Fig. 1
figure 1

Daratumumab Re-Treatment Patterns. DPd: daratumumab, pomalidomide, and dexamethasone; DRd: daratumumab, lenalidomide, and dexamethasone; DVd: daratumumab, bortezomib, and dexamethasone. Notes: [1] Other regimens include: bortezomib + daratumumab + dexamethasone + pomalidomide, bortezomib + cyclophosphamide + daratumumab + dexamethasone, carfilzomib + cisplatin + cyclophosphamide + daratumumab + dexamethasone + etoposide, carfilzomib + daratumumab, carfilzomib + daratumumab + pomalidomide, daratumumab + denosumab + pomalidomide + dexamethasone. [2] Other regimens include: bortezomib + daratumumab + dexamethasone + pomalidomide, bortezomib + cyclophosphamide + daratumumab + dexamethasone, carfilzomib + daratumumab, daratumumab + dexamethasone + selinexor, daratumumab + venetoclax, cyclophosphamide + daratumumab + dexamethasone + pomalidomide, carfilzomib + cisplatin + cyclophosphamide + daratumumab + dexamethasone + etoposide + doxorubicin + melphalan + thalidomide, carfilzomib + daratumumab + cyclophosphamide + doxorubicin + etoposide, biaxin + carfilzomib + cisplatin + daratumumab + etoposide + liposomal doxorubicin + venetoclax, DPd + ixazomib.. [3] Other agents include: cisplatin, doxorubicin, bortezomib, ixatuzumab, lenalidomide, thalidomide, selinexor, venetoclax, melphalan, panobinostat, and clinical trial/investigational agents

Patients who initiated daratumumab in 1 L, 2 L and 3 L+ had a response rate of 100.0, 78.8 and 65.2%, respectively. The proportion of patients with a “very good partial response” or better was highest among patients initiating daratumumab in 1 L (73.1%), and 57.6 and 40.7% for patients who initiated daratumumab in 2 L and 3 L+, respectively (see Table 3).

Table 3 Treatment Response on First Daratumumab-Based Regimen

Treatment response was similar for patients who initiated daratumumab on or after 2018 (see Supplementary Table 1).

Among re-treated patients, overall response rate was 66.7% during the first treatment segment, and 52.9% during the second treatment segment (see Table 4).

Table 4 Treatment Response among Re-Treated Patients

The median time to disease progression was not reached among patients who initiated daratumumab in 1 L. Among patients who initiated daratumumab in 2 L, median time to disease progression was 27.8 months. Among patients who initiated daratumumab in 3 L+, median time to disease progression was 12.0 months. Kaplan-Meier rates of PFS at 12 months were 89.8, 75.2 and 53.1% among patients who initiated daratumumab in 1 L, 2 L, and 3 L+, respectively (see Fig. 2).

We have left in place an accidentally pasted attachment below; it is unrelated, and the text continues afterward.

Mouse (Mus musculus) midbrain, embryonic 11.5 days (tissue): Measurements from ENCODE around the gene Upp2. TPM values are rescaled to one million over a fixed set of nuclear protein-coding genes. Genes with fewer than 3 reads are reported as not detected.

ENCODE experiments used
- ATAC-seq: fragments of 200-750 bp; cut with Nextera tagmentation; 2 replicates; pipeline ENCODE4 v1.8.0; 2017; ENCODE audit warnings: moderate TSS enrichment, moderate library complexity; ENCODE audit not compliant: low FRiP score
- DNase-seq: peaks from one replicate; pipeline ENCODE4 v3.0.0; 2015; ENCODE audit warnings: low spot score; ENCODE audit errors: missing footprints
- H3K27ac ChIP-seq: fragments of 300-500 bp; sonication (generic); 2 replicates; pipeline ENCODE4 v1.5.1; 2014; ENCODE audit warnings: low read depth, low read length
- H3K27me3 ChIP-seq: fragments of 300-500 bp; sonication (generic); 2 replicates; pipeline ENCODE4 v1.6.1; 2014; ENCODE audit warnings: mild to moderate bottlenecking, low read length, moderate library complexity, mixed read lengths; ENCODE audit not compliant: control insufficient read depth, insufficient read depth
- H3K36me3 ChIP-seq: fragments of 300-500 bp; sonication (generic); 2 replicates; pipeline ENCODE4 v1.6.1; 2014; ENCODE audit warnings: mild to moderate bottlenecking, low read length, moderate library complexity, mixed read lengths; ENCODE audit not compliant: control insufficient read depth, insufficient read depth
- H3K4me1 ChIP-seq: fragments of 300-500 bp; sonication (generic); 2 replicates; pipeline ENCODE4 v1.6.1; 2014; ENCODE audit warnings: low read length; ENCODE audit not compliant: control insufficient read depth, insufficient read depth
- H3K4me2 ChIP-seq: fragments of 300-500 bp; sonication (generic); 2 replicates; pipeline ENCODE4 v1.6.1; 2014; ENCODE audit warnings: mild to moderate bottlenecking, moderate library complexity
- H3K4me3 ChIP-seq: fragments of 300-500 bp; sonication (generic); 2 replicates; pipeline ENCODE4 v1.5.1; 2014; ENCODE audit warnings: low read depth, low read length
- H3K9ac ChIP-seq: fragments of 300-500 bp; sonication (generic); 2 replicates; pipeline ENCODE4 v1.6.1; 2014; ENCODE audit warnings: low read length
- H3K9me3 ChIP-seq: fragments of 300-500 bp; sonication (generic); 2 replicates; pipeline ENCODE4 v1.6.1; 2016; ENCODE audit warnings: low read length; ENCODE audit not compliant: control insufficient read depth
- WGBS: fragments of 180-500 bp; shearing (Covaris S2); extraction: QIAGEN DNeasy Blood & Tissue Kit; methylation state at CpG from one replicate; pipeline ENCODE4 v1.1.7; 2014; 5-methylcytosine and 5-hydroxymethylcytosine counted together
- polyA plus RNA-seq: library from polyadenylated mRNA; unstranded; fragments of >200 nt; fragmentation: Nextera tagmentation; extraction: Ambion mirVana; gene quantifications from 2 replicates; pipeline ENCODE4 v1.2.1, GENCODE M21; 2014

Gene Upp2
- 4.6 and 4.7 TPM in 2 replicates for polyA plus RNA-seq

Fig. 2
figure 2

Progression-Free Survival1. Abbreviations: 2 L: second-line; 3 L: third-line. Notes: [1] Disease progression was defined as a record of discontinuation due to progressive disease, progressive disease as a patient’s best response to a treatment regimen, or death and was measured from the index date onward. Patients were censored at the earliest between initiation of a new line of therapy or end of follow-up, whichever occurred fir

The median time to next line of therapy was not reached among patients who initiated daratumumab in 1 L. Among patients who initiated daratumumab in 2 L, median time to next line of therapy was 31.3 months. Among patients who initiated daratumumab in 3 L+, median time to disease progression was 12.1 months. Kaplan-Meier rates of time to next line of therapy at 12 months were 94.1, 73.4 and 50.0% among patients who initiated daratumumab in 1 L, 2 L, and 3 L+, respectively (see Fig. 3).

Fig. 3
figure 3

Time to Next Line of Therapy1. Abbreviations: 2 L: second-line; 3 L: third-line. Notes: [1] Time to next line of therapy was defined as the time between the initiation of the first daratumumab-based regimen (index date) and the initiation of the following line of therapy. Patients not initiating a subsequent line of therapy were censored at the end of follow-up

Kaplan-Meier rates of overall survival at 12 months were 93.3, 86.9, and 79.3% among patients who initiated daratumumab in 1 L, 2 L, and 3 L+, respectively, although these results should be interpreted with caution due to the small sample size.

Discussion